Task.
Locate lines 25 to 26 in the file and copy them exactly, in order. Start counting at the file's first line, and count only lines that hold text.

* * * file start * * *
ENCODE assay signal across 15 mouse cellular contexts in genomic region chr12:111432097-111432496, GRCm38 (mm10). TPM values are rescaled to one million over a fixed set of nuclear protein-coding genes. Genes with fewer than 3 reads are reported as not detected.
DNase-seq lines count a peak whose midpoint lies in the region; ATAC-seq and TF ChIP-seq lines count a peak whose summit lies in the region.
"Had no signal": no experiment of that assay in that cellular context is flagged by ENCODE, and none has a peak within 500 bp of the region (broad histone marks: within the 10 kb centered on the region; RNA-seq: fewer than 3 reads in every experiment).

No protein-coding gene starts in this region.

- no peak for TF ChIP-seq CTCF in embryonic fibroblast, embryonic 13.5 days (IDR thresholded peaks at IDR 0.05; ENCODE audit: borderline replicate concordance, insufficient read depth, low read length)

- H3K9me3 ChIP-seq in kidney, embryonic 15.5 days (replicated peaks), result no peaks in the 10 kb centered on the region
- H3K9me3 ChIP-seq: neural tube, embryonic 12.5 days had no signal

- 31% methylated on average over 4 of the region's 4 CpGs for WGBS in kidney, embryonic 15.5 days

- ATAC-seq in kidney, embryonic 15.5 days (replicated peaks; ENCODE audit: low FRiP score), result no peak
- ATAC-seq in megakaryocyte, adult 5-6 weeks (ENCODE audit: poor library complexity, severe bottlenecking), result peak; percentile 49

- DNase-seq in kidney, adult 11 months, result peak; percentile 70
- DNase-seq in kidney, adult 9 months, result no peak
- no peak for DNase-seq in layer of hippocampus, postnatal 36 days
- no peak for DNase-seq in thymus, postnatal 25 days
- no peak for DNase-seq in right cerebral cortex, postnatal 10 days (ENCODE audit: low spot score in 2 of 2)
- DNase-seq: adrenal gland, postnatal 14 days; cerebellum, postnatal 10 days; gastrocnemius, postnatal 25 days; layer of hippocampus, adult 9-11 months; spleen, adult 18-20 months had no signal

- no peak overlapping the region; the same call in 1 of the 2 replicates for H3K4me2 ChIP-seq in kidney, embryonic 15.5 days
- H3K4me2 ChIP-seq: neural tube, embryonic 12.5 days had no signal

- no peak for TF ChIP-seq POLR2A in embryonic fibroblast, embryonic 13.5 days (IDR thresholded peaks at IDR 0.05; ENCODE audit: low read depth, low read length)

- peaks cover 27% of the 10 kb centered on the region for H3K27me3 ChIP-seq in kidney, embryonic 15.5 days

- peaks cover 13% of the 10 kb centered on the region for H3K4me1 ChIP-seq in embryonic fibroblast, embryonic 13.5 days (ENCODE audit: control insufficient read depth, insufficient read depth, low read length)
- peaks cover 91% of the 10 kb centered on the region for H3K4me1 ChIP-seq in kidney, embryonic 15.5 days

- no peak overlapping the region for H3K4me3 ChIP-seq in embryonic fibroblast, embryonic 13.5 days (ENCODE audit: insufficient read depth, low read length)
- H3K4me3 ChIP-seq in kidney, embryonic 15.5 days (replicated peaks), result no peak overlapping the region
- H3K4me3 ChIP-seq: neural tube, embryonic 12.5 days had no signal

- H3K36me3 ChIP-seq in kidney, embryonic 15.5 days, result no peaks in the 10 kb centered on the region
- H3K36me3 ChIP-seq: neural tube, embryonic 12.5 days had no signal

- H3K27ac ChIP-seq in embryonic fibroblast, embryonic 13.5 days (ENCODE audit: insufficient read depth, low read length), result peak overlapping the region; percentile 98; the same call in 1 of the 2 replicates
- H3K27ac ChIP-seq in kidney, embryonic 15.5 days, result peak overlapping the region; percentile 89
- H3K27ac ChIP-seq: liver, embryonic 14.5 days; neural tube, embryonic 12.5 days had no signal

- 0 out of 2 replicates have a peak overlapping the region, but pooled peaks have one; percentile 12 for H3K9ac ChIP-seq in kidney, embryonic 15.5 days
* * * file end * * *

- H3K4me3 ChIP-seq: neural tube, embryonic 12.5 days had no signal

- H3K36me3 ChIP-seq in kidney, embryonic 15.5 days, result no peaks in the 10 kb centered on the region